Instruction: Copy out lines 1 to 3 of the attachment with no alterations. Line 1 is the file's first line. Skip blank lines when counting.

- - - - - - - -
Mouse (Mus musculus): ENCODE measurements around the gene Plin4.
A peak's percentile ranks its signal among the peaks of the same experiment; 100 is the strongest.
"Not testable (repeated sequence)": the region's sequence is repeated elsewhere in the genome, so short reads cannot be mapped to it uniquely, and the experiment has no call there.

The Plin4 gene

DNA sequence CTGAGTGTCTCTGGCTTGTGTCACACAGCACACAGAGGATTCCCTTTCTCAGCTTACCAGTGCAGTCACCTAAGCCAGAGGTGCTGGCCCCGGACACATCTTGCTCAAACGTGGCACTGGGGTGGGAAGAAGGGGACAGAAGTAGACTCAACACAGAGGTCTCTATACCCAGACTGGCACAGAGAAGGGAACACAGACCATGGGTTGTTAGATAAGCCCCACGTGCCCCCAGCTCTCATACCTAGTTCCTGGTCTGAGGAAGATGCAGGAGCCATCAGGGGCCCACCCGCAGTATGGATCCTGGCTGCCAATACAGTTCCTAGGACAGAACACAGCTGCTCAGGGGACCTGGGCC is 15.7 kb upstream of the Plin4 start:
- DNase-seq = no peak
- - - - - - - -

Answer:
Mouse (Mus musculus): ENCODE measurements around the gene Plin4.
A peak's percentile ranks its signal among the peaks of the same experiment; 100 is the strongest.
"Not testable (repeated sequence)": the region's sequence is repeated elsewhere in the genome, so short reads cannot be mapped to it uniquely, and the experiment has no call there.